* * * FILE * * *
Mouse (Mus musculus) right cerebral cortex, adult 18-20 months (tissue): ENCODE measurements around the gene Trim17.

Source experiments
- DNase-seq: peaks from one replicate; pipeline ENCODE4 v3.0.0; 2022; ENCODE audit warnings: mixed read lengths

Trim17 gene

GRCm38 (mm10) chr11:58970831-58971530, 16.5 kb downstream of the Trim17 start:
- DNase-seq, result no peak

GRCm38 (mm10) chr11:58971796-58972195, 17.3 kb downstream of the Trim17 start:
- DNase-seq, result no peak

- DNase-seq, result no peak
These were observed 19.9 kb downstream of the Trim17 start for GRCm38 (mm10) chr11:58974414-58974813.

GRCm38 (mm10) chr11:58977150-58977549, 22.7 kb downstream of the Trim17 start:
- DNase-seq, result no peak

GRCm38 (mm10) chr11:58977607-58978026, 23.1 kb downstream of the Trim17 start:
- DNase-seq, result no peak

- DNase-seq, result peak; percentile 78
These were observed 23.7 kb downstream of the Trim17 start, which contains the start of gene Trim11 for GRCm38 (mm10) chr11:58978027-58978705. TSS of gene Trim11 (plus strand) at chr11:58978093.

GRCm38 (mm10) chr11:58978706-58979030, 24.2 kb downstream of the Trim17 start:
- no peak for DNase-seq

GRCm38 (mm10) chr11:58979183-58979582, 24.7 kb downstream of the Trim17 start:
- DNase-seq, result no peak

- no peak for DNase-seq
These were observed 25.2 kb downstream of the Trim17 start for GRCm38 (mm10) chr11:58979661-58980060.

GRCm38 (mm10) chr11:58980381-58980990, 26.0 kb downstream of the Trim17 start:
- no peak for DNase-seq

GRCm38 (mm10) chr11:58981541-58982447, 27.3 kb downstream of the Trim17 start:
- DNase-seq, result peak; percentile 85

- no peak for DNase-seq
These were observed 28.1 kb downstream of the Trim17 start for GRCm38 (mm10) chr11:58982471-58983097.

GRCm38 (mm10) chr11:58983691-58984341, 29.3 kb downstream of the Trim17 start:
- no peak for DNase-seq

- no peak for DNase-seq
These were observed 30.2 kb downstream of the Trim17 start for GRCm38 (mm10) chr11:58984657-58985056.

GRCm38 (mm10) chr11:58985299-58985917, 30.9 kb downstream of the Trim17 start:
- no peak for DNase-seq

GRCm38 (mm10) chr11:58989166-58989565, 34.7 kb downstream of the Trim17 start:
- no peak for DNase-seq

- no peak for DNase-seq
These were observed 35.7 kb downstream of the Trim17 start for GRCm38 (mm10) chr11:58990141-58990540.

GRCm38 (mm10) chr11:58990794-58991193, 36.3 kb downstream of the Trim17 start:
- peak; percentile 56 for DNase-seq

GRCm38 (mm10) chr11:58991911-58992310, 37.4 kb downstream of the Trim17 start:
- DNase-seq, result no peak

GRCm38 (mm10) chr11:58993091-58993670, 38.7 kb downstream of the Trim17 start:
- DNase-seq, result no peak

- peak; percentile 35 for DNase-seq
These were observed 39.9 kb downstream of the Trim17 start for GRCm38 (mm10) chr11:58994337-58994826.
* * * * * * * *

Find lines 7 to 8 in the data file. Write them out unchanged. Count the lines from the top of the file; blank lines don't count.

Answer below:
GRCm38 (mm10) chr11:58971796-58972195, 17.3 kb downstream of the Trim17 start:
- DNase-seq, result no peak